PLEASE NOTE: I think you should come here in the evening – it’s livelier then. Also sit down on the steps near Starbucks at the big square in front of De Fa Chang to listen to some indie singers. Also, make sure you check out the Folk House – Gao Grand Courtyard as well (See Three).
THREE. FOLK HOUSE NO. 144 OF BEI YUAN MEN – GAO GRAND COURTYARD (高家大院).
This place reminds me of Qiao’s Family Compound in Pingyao. There is a critically acclaimed Chinese movie made in 90’s, starring Gong Li, called Raise the Red Lanterns (大红灯笼高高挂) and it was filmed in Qiao’s Family Compound. (I remember watching this movie in my high school Mandarin class, anybody else?). Long story short, Gong Li marries into a wealthy family, but she’s actually the fourth wife or 4th mistress is what they called her and the red lanterns in front of the wives’ rooms are lit only when the Master (husband) decides to spend the night there. Which means, there’s a lot of concubine politics and drama that unfolds during the movie. It’s actually a really great movie and the cinematography is excellent.
I digress. Gao Grand Courtyard is located in/near the Muslim Quarters and used to be the former residence of Gao Yue Song, who was very wealthy and part of a prominent family in China. It’s really neat to look around to see how the wealthy lived back in the days and if you’re lucky, you’ll be able to catch a puppet show for free. If not, you’ll be able to purchase a cup of tea and enjoy it in the courtyard.
NAVIGATION: It’s on the main street at the Muslim Quarters so you can’t miss it. No 144 of Bei Yuan Men. 西安北院门144号高家大院.
TIME NEEDED: 30 mins.
GETTING THERE: Combo this with your trip to the Muslim Quarters (See Two).
FOUR. CYCLE AROUND THE CITY WALLS.
Emperor Zhu Yuanzhang, at the beginning of the Ming Dynasty, began to enlarge the wall built initially during the old Tang Dynasty (618 – 907), creating the modern Xi’An City Wall. It’s the most complete city wall that has survived in China and the perimeter of the City Wall is 14km. It’s basically in a shape of a rectangle and it’s awesome to walk around there. You know what’s even more awesome? We literally had the whole wall to ourselves – Xi’An is not packed with tourists and that’s a big reason why I loved Xi’An so much. You can either ride around the entire perimeter of the City Wall, or you can do a combo of walking and riding because you can return the bikes at any of the gates (North, South, East and West). If you cycled around the wall, I think it would take around 2 hours… I would recommend you to walk maybe the duration of one gate, and then cycle 1-3 gates depending on where you want to go for your next destination. Make sure you get off your bike to take a look at the view.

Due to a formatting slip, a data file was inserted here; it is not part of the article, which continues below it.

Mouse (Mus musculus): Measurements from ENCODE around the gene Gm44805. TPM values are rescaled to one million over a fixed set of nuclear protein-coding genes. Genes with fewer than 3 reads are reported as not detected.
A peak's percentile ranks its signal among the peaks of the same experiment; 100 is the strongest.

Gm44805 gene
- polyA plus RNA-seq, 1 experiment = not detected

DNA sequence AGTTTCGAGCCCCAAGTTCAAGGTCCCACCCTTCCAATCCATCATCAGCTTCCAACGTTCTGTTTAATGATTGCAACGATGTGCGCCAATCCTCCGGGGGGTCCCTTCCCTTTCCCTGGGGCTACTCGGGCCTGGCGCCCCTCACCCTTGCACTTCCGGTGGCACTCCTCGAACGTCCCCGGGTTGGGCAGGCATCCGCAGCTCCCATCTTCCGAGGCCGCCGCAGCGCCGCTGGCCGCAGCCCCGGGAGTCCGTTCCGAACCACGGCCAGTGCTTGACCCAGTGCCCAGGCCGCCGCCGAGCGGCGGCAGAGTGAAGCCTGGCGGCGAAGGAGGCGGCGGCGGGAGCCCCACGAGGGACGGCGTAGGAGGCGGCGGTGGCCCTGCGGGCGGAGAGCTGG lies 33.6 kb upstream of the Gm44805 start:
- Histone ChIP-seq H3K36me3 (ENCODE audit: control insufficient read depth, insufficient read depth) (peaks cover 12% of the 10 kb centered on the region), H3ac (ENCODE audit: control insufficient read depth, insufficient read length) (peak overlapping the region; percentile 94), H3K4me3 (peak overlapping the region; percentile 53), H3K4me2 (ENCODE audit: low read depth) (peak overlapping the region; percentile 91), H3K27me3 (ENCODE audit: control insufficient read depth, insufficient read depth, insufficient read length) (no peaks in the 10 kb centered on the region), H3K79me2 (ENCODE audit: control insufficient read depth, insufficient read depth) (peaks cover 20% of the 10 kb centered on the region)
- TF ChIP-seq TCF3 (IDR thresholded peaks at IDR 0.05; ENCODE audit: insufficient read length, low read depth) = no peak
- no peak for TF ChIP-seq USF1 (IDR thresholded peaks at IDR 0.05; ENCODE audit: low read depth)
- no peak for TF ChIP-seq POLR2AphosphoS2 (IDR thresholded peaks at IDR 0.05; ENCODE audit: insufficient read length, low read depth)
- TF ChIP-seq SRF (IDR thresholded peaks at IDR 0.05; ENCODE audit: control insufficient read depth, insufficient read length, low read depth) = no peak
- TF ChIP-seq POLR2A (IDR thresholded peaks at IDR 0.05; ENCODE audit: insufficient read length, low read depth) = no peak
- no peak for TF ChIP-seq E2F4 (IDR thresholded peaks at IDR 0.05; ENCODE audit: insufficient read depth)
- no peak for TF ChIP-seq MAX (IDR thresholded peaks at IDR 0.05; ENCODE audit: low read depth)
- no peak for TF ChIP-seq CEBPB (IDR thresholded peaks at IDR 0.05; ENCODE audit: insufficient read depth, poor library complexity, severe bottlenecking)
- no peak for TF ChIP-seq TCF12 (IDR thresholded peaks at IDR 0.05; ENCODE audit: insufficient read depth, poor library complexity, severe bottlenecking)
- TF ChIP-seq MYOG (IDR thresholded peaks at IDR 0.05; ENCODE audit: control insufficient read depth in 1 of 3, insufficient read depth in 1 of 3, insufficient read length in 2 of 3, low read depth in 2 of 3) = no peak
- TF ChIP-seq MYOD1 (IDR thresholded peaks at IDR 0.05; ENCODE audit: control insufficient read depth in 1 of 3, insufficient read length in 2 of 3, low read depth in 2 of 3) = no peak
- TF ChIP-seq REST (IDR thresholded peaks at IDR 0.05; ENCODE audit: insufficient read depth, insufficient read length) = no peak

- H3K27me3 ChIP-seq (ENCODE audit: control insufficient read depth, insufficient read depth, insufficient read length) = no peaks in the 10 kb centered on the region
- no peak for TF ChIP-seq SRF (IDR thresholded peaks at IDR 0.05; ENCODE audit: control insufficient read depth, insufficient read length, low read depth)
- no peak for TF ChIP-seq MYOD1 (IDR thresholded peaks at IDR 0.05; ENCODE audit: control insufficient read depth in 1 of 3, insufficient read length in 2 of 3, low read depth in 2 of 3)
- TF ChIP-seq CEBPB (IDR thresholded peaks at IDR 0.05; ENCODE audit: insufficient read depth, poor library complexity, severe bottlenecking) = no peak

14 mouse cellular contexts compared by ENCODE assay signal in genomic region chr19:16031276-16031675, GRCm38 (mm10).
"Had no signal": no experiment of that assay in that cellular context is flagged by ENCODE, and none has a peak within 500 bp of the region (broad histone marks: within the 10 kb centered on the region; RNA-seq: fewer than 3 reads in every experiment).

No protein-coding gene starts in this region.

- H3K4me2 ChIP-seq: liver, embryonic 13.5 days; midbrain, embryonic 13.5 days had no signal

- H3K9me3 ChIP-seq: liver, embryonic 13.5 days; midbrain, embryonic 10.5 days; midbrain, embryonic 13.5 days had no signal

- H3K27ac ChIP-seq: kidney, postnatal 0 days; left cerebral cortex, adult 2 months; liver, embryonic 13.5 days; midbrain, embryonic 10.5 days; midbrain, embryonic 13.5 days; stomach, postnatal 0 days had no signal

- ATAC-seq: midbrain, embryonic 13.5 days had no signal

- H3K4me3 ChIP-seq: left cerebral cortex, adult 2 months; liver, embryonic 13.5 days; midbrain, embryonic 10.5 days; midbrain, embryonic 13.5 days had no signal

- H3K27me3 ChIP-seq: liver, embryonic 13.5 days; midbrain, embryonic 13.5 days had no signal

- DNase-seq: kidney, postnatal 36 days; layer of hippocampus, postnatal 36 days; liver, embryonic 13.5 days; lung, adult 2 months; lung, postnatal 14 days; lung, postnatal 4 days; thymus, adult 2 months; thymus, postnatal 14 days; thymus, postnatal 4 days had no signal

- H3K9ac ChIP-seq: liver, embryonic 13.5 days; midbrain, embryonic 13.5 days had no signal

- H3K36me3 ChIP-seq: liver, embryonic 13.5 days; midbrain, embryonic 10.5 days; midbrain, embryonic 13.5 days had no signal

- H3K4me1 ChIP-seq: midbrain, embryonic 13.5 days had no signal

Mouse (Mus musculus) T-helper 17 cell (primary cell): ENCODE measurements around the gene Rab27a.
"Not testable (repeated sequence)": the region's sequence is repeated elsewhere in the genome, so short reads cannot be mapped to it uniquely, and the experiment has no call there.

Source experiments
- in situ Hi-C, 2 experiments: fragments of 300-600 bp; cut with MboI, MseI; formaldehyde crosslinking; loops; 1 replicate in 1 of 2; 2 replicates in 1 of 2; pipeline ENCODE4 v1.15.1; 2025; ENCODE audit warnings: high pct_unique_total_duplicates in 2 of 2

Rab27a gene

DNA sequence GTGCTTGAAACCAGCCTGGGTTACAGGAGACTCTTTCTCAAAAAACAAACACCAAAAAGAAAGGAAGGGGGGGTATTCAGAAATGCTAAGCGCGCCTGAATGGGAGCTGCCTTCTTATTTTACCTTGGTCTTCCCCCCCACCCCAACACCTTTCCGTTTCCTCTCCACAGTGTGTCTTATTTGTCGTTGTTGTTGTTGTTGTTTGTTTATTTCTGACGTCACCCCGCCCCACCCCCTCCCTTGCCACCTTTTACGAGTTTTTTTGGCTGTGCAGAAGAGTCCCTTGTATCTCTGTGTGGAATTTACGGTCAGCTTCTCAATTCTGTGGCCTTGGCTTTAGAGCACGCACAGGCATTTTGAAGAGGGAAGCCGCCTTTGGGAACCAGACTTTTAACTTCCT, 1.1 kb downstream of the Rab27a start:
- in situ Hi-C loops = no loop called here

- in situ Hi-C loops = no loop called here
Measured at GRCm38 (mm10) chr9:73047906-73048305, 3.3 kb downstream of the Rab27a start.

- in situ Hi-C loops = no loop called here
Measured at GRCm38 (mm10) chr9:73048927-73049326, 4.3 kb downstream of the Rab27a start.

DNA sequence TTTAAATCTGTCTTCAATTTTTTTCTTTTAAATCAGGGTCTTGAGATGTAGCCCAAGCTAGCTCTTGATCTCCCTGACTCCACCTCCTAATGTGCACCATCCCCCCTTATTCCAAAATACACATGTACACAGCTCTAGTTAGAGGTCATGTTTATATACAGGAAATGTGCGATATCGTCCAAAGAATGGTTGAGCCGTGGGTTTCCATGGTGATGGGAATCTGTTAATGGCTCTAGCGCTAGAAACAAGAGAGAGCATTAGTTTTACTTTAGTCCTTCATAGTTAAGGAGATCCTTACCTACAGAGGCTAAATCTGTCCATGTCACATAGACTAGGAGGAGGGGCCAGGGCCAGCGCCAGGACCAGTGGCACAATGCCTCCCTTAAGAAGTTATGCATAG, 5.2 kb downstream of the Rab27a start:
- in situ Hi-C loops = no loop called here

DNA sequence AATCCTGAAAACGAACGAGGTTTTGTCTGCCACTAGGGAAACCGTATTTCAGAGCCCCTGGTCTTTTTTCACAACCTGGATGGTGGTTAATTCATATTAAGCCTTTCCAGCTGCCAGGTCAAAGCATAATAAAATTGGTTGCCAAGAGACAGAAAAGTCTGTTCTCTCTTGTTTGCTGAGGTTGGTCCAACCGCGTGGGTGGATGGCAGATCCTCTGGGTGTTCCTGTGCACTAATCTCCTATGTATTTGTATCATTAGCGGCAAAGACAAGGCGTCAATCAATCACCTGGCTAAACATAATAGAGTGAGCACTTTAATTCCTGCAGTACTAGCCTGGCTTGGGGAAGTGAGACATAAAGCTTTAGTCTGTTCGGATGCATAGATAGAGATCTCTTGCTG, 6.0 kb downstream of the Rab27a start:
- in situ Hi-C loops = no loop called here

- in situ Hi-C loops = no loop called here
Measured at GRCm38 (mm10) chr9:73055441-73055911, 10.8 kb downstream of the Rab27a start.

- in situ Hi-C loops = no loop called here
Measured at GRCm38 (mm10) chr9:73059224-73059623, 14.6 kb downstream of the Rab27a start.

NAVIGATION: The South Gate is the most famous because it’s the most beautifully decorated one; therefore, if you only want to check out one gate, make it the South Gate.
TIME NEEDED: Around 2 hours if you cycle around the full 14km.
GETTING THERE: This depends which gate you want to start with…
PLEASE NOTE: There is an entrance fee of around 50RMB per person to get to the City Walls and the cycling is an additional charge.
FIVE. HUAQING PALACE (华清池) AND THE SONG OF NEVER ENDING SORROW (長恨歌).
We didn’t have a chance to see this and I’m so bummed out about that. This is on the same route on the Tourist #5 bus as the Terracotta Army and you get off at the Huaqing Chi (华清池) stop . The Huaqing Palace is famed for the love story between Emperor Xuanzong and his concubine Yang Guifei. The Huaqing Palace is also called Huaqing Hot Springs and the area the Emperor’s concubines would come to have a bath and it is glorious! They now have a musical dancing show here called The Song of Never Ending Sorrow and from the looks of it on YouTube, it’s a performance not to be missed.
SIX. REVOLUTION (GEMING) PARK (革命公园).
This park was created in 1929 to commemorate those in the city who fought and defeated the Northern Warlords during the Northern Expansion of 1927. During the course of the Northern Warlords besiege of Xi’An for 8 months, almost 50, 000 lives were lost protecting Xi’An. The park contains Taihu Stones that are relics from the Tang Dynasty, amongst other things such as a marry go round and amusement park, a temple and a manmade lake with traditional Chinese style pavilion.
The reason to go to this park is for the people. Go in the morning, around 9am, and you will see a lot of action in this park with each person belonging to a certain group, be it, a dancing group, a taichi group, an opera singing group or a Chinese yo-yo group. If you want to see what the locals are doing in the morning – this is the park to wander through for 30 mins and it’s such a hidden gem. If you like things off the beaten path, this park is it.
NAVIGATION: Just wander around and soak in the experience.
TIME NEEDED: 30 mins.
GETTING THERE: We took bus 603 and got off at stop 五路口; however, there are no English signs on the bus, so it may be easier to hail a taxi or go on a golf cart trolley car.
SEVEN. TRIP TO HUA SHAN (华山).
If you’re into hair-raising thrill rides, Instagram envy inducing photos, and crazy experiences – this could be for you! Hua Shan is a mountain and you would need a full day if you’re going from Xi’An. The thing to do at Hua Shan is a hike, also called one of the deadliest hikes in the world. After one look at the photo below, you’ll either immediately put Hua Shan on your bucket list (you crazy daredevil!) or cross it off forever (normal human).
EIGHT. DRUM (鼓楼) AND BELL (钟楼) TOWER.